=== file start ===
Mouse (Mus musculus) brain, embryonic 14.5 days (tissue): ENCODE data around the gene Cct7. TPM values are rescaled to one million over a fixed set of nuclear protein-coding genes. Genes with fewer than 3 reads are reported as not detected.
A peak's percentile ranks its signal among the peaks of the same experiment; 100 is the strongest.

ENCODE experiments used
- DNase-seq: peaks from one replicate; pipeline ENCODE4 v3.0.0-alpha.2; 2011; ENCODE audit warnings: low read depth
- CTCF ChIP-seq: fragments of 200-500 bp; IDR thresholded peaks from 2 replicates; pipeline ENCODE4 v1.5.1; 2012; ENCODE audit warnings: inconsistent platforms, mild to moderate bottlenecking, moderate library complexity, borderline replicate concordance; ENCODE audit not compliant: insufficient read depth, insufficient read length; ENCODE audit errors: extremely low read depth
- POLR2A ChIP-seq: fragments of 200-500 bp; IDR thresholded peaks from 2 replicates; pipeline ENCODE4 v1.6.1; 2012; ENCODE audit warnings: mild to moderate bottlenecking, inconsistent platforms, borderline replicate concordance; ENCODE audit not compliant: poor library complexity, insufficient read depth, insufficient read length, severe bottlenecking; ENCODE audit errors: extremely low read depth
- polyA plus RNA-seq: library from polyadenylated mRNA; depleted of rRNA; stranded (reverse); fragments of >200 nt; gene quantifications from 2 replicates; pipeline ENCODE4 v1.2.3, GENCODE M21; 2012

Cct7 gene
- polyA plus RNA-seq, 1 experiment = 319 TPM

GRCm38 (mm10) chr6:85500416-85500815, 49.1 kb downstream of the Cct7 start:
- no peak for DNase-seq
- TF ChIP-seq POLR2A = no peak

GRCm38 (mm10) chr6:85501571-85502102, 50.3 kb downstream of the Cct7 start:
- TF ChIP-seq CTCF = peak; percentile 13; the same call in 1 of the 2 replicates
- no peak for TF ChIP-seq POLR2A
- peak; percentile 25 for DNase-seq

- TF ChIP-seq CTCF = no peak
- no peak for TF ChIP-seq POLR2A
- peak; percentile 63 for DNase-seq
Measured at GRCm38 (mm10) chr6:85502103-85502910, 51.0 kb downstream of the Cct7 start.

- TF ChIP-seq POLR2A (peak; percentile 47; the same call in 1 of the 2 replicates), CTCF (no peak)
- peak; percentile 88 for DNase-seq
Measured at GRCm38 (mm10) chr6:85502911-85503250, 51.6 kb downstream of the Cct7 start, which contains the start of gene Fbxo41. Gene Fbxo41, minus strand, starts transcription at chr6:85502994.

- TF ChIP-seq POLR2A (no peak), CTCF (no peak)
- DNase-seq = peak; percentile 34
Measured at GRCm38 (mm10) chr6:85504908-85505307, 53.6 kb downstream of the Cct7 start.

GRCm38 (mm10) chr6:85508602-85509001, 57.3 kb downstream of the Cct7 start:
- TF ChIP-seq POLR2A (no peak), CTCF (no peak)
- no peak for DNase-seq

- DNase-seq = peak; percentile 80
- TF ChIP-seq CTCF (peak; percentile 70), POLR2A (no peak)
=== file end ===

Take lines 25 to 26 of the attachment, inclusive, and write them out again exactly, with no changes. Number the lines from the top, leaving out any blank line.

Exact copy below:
- DNase-seq = peak; percentile 34
Measured at GRCm38 (mm10) chr6:85504908-85505307, 53.6 kb downstream of the Cct7 start.